Two years after the death of longtime D.C. mayor Marion Barry, his grave site has a headstone.
A large, private ceremony at Congressional Cemetery on Wednesday drew family, friends and city leaders. Barry died Nov. 23, 2014 at age 78.
The grave site of the "Mayor for Life" now has a black stone memorial that pays tribute to Barry's four terms as mayor, his years on the D.C. Council and his civil rights background.
The black stone memorial includes an image of Barry and the words "Mayor for life, beloved forever."
This Bible verse Mark 9:35 is inscribed: "If any man desires to be first, the same shall be last of all and servant of all."
And Maya Angelou is credited with these words: "Marion Barry changed America with his unmitigated gall to stand up in the ashes of where he had fallen and come back to win."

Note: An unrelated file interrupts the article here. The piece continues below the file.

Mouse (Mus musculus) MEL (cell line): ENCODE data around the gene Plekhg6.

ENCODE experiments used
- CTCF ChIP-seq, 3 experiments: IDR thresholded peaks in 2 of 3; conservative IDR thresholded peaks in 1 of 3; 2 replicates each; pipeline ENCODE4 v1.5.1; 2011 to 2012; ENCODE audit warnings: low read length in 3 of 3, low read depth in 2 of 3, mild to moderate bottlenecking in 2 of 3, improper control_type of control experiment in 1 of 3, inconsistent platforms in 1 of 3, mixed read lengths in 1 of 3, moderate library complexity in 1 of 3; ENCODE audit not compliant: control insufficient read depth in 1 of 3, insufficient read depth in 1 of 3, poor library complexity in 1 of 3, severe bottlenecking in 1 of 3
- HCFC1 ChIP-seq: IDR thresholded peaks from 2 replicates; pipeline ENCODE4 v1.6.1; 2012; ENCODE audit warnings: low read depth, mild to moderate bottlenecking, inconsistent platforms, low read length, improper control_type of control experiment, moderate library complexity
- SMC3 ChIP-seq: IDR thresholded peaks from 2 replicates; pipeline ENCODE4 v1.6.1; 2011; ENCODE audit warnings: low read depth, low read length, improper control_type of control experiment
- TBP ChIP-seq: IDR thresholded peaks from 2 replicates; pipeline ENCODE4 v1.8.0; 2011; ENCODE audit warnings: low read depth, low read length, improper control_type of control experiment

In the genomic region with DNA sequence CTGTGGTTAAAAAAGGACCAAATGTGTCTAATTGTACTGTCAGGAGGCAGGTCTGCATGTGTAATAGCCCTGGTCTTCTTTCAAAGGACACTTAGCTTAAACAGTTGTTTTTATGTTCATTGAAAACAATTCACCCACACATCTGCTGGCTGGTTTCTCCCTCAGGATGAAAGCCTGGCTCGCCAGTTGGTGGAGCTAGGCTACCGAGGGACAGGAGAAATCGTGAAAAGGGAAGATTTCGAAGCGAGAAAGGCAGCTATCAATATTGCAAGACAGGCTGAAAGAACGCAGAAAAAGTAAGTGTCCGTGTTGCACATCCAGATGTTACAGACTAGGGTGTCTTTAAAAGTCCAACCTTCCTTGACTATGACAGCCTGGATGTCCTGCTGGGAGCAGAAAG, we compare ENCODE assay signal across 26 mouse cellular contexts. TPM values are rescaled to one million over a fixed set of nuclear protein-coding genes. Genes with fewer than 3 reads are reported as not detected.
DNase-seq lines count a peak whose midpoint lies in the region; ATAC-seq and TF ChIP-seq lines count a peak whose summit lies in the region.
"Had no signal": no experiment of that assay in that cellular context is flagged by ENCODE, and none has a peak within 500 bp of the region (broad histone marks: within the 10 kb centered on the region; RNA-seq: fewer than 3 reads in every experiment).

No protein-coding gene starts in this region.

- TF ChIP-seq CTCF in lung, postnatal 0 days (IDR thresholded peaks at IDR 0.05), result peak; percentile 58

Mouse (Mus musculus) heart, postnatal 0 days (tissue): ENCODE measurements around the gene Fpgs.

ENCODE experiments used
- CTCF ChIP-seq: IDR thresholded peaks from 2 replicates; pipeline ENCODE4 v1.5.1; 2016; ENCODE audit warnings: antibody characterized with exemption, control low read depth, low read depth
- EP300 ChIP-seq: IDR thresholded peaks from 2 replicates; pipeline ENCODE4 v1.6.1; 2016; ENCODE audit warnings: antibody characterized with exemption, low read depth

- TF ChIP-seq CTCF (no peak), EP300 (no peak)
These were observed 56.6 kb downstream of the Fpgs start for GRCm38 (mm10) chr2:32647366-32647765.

Barry's widow, Cora Masters Barry, said at the memorial ceremony that family members wanted the headstone to be "something that would give people the essence of Marion long after everyone standing here are gone. I wasn't thinking about today. I was thinking about a hundred years from today."
Barry was remembered for his public contributions and personal troubles, including drug use.
"Marion Barry was the people's mayor," Mayor Muriel Bowser said. "He wasn't perfect -- none of us are."
Bowser previously named the city's summer jobs program after Barry, who started it. Many Washingtonians love Barry for giving them opportunities, Bowser said.
"Not a week goes by in any neighborhood across the District of Columbia that somebody will tell me, 'You know, Marion Barry gave me my first job,'" she said.
A spokeswoman for Barry's family, Raymone Bain, said the process of marking Barry's grave took longer than expected in part because the original design had to be scrapped for not conforming to the cemetery's requirements. Christopher Barry's death was another setback.
Cemetery officials said they expect more visitors now that the headstone is in place.